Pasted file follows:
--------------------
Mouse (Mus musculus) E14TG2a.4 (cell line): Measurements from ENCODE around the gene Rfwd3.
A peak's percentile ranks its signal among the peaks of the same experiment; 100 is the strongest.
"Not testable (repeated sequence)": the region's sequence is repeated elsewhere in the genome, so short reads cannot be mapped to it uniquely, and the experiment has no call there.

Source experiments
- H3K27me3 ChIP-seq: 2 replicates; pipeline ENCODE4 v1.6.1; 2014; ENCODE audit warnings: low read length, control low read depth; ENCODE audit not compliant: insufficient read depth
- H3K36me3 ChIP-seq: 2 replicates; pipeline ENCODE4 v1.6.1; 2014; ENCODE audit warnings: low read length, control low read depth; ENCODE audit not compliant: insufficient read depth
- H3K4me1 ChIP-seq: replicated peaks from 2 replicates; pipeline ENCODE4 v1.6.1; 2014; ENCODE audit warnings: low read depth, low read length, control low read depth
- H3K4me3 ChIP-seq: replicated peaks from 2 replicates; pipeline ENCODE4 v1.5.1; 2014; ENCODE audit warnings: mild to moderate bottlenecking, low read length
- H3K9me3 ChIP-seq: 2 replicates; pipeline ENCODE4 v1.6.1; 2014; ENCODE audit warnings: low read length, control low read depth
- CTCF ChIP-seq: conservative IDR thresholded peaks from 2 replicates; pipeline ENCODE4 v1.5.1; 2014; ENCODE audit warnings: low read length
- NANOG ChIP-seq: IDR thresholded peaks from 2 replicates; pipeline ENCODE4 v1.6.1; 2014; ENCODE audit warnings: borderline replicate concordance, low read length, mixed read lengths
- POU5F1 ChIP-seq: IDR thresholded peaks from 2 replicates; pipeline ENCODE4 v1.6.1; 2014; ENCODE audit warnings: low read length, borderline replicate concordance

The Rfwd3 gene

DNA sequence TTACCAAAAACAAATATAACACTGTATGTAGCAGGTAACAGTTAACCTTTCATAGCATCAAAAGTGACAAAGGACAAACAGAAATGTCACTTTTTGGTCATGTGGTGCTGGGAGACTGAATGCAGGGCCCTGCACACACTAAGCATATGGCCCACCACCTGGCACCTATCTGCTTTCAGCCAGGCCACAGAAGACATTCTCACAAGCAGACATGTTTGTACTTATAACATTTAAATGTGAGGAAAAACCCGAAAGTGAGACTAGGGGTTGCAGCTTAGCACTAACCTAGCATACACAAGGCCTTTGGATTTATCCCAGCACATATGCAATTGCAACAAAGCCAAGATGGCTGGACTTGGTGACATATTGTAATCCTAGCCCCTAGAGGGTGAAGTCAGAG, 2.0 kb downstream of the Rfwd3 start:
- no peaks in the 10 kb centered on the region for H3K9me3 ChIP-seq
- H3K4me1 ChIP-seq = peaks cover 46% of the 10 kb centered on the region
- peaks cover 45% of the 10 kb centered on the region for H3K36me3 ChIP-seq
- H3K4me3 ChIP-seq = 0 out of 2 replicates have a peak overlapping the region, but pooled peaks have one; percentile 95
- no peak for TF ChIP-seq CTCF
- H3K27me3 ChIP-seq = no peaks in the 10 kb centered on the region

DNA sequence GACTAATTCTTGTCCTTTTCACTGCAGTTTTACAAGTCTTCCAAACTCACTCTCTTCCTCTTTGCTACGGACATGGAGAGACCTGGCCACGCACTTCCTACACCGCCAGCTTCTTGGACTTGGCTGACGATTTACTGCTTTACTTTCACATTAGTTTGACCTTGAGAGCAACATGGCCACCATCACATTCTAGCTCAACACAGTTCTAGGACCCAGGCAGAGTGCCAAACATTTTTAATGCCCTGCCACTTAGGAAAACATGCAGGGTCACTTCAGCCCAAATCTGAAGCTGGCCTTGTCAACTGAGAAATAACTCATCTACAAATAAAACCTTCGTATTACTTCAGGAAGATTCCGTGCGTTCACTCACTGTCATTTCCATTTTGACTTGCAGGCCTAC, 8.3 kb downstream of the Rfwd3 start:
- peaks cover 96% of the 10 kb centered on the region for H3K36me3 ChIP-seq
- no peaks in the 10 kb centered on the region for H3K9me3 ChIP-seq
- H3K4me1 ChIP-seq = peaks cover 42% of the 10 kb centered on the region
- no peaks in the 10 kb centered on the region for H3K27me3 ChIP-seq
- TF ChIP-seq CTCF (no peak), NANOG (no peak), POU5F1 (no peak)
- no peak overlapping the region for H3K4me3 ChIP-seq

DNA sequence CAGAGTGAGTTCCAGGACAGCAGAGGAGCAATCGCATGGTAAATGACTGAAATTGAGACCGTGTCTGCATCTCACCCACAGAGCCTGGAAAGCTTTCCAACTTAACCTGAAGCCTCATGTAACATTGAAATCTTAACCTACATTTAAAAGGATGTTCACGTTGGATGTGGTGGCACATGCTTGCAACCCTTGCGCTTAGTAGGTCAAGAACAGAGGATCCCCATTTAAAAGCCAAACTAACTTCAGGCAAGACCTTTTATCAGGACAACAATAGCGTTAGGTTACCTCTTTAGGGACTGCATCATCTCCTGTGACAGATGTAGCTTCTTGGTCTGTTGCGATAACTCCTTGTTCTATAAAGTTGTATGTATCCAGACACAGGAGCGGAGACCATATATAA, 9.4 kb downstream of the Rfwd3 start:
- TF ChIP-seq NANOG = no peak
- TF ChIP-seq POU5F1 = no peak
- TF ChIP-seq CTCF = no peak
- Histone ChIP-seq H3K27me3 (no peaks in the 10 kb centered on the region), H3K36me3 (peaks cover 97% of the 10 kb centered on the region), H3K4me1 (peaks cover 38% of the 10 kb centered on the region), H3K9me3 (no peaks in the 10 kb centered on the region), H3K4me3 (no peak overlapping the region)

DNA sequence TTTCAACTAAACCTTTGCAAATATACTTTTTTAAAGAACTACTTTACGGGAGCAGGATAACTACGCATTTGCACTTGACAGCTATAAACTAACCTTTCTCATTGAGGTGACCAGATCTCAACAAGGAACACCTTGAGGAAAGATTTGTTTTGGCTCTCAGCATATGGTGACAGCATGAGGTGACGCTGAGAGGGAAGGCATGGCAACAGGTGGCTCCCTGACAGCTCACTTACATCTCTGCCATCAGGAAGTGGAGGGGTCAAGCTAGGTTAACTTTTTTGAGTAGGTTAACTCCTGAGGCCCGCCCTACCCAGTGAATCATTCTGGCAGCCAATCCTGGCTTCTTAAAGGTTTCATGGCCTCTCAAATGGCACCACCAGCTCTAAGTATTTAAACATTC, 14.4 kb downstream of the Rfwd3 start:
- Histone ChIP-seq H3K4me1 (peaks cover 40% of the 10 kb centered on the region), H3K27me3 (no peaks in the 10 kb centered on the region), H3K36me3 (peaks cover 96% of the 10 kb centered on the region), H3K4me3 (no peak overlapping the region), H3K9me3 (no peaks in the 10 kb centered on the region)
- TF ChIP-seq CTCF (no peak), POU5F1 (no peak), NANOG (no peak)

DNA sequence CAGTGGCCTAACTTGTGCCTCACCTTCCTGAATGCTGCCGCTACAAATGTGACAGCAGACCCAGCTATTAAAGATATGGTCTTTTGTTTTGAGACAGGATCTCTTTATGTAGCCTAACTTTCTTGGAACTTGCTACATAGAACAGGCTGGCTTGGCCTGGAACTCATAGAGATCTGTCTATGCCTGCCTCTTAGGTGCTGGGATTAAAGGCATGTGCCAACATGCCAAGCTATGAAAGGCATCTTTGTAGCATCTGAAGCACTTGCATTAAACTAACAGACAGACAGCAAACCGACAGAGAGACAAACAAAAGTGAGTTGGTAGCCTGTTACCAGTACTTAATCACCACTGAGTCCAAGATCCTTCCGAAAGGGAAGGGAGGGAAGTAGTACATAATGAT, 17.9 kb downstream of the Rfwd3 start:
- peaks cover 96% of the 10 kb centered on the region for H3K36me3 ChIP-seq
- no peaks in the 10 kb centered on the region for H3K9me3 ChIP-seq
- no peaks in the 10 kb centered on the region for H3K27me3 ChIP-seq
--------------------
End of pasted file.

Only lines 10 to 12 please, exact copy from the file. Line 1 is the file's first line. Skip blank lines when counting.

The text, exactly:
- CTCF ChIP-seq: conservative IDR thresholded peaks from 2 replicates; pipeline ENCODE4 v1.5.1; 2014; ENCODE audit warnings: low read length
- NANOG ChIP-seq: IDR thresholded peaks from 2 replicates; pipeline ENCODE4 v1.6.1; 2014; ENCODE audit warnings: borderline replicate concordance, low read length, mixed read lengths
- POU5F1 ChIP-seq: IDR thresholded peaks from 2 replicates; pipeline ENCODE4 v1.6.1; 2014; ENCODE audit warnings: low read length, borderline replicate concordance